The house at 72 Dartmouth Street in Springfield, around 1938-1939. Image courtesy of the Springfield Preservation Trust.
The house in 2017:
This house was built in 1886 for Thomas W. Adams, and it was apparently intended as a two-family home. During the 1900 census, both units were rented by middle class families. In one unit was confectionery company clerk Albert B. Sanderson, his wife Emma, their two young children, and a servant. The other unit was the home of dry goods merchant Hambley S. Christopher, his wife Mary, and their two children, along with a servant.
By 1910, the house had become a single-family home, owned by George W. Abbott. A native of New Hampshire, Abbott was a Civil War veteran who fought in the Seventh Regiment of New Hampshire Volunteers. He was badly wounded in 1864 during the Battle of Olustee in Florida, but he recovered, and after the war became a merchant in his home state. He was a director of several corporations, including the Concord Street Railway, Sullivan County Railroad, and the First National Bank of Concord. Along with this, he was a presidential elector in 1892 for Benjamin Harrison, and in 1895 he served in the state House of Representatives.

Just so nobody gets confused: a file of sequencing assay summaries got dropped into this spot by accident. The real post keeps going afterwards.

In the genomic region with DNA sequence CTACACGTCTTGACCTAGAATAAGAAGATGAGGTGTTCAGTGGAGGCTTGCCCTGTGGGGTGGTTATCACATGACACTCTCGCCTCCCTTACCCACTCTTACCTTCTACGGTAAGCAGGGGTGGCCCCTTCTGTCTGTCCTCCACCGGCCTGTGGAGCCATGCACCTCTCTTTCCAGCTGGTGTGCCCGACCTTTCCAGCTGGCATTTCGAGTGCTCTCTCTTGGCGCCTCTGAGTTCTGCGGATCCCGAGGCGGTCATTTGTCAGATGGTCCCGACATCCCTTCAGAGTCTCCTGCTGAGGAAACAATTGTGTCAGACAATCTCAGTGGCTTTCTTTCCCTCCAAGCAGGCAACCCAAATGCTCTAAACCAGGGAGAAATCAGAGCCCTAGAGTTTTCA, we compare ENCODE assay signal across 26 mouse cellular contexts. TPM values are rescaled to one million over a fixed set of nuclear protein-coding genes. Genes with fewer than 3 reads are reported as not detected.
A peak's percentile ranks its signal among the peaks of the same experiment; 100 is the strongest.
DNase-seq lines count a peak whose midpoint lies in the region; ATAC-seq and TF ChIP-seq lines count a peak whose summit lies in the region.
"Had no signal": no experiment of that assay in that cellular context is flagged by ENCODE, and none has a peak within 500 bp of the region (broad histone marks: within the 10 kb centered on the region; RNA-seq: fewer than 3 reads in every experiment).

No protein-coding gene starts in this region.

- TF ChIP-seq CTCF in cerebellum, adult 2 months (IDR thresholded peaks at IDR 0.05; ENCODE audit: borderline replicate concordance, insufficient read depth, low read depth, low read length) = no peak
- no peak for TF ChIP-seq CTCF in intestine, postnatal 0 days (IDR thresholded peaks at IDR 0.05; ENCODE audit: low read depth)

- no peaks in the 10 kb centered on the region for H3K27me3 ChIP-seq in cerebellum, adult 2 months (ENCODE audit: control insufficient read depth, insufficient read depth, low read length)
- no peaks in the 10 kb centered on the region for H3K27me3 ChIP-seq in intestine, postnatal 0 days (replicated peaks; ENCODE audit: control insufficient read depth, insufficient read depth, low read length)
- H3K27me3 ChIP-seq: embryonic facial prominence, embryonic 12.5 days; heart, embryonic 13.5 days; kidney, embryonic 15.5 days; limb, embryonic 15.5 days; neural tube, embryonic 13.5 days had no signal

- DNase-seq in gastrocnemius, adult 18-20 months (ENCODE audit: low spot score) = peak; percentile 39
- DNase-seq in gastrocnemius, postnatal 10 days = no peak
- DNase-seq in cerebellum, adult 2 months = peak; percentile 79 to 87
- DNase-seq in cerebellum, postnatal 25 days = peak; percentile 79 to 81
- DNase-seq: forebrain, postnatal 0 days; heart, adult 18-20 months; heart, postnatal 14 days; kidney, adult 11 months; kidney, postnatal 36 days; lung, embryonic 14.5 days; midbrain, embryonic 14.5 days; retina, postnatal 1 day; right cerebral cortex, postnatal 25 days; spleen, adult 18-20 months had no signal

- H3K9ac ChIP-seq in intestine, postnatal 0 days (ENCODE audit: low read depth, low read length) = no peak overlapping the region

After his retirement, George Abbott and his wife Adelaide moved to Springfield, and they lived here in this house with their daughter Myra, her husband Grenville Stevens, and their children Eleanor, Abbott, and Emily. Adelaide died in 1911, and George in 1918, but the Stevens family continued to live here for many years. Grenville died in 1936, but Myra was still living at the house when the first photo was taken. Emily and Eleanor also still lived here, along with Eleanor’s husband, Warren D. Kinsman, and their children.
The family moved out of the house later sometime in the 1940s, but the house has remained well-preserved since then. Nearly 80 years after the first photo was taken, the house retains its Queen Anne-style appearance, and it is part of the McKnight Historic District on the National Register of Historic Places.